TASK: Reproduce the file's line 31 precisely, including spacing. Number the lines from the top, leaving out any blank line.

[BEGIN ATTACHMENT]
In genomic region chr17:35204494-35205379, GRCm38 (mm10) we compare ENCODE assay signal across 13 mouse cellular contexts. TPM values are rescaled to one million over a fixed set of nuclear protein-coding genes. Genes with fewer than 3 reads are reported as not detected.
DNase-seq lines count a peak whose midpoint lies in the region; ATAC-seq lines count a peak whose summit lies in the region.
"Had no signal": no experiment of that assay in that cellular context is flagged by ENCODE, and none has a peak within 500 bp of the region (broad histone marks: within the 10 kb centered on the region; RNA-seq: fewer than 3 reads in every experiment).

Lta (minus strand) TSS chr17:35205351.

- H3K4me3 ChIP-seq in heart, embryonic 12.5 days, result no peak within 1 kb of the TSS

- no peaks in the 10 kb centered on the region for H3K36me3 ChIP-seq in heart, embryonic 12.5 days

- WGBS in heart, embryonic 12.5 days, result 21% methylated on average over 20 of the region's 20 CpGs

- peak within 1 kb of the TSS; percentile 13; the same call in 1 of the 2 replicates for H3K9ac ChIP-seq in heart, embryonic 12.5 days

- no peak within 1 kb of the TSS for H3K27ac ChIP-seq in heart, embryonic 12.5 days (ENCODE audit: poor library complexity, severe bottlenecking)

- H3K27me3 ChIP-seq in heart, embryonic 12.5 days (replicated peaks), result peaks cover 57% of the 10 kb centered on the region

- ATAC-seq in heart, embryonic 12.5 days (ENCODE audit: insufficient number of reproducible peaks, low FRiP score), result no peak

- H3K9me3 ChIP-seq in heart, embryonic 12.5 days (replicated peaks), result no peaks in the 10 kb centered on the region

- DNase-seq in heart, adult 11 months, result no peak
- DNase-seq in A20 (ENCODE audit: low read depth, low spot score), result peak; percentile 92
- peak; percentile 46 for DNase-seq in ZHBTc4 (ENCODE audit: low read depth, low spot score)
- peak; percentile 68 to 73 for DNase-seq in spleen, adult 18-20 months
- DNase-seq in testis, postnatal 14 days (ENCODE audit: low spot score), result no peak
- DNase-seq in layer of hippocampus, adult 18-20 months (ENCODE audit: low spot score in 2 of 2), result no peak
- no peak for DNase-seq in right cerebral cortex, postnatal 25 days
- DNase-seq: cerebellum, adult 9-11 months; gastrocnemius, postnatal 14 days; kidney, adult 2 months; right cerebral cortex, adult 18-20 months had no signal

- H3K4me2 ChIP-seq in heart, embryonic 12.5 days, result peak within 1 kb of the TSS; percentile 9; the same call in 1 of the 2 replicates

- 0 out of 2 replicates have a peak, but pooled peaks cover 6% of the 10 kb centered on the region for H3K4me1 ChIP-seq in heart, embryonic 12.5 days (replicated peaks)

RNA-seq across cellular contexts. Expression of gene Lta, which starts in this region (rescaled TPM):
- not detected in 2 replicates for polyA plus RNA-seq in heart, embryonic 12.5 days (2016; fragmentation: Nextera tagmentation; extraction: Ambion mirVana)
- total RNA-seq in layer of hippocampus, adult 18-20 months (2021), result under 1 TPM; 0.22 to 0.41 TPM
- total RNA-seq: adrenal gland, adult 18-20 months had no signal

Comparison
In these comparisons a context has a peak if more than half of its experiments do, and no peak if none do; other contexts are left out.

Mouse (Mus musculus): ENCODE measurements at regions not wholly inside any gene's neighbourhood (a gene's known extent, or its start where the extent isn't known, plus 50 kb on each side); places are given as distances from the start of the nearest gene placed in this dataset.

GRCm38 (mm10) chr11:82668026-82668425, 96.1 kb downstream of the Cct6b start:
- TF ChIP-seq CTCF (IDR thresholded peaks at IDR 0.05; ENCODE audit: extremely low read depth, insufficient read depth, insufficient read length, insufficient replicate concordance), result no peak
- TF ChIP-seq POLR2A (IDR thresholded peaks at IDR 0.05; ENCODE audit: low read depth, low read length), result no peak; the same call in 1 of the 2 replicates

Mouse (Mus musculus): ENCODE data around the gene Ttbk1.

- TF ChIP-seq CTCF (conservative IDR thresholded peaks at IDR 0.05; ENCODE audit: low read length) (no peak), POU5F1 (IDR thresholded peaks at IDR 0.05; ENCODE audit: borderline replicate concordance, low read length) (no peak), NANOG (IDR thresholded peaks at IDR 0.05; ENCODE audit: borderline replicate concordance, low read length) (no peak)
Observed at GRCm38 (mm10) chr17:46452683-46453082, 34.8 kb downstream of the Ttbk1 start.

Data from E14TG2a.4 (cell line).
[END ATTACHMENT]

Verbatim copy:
- TF ChIP-seq CTCF (IDR thresholded peaks at IDR 0.05; ENCODE audit: extremely low read depth, insufficient read depth, insufficient read length, insufficient replicate concordance), result no peak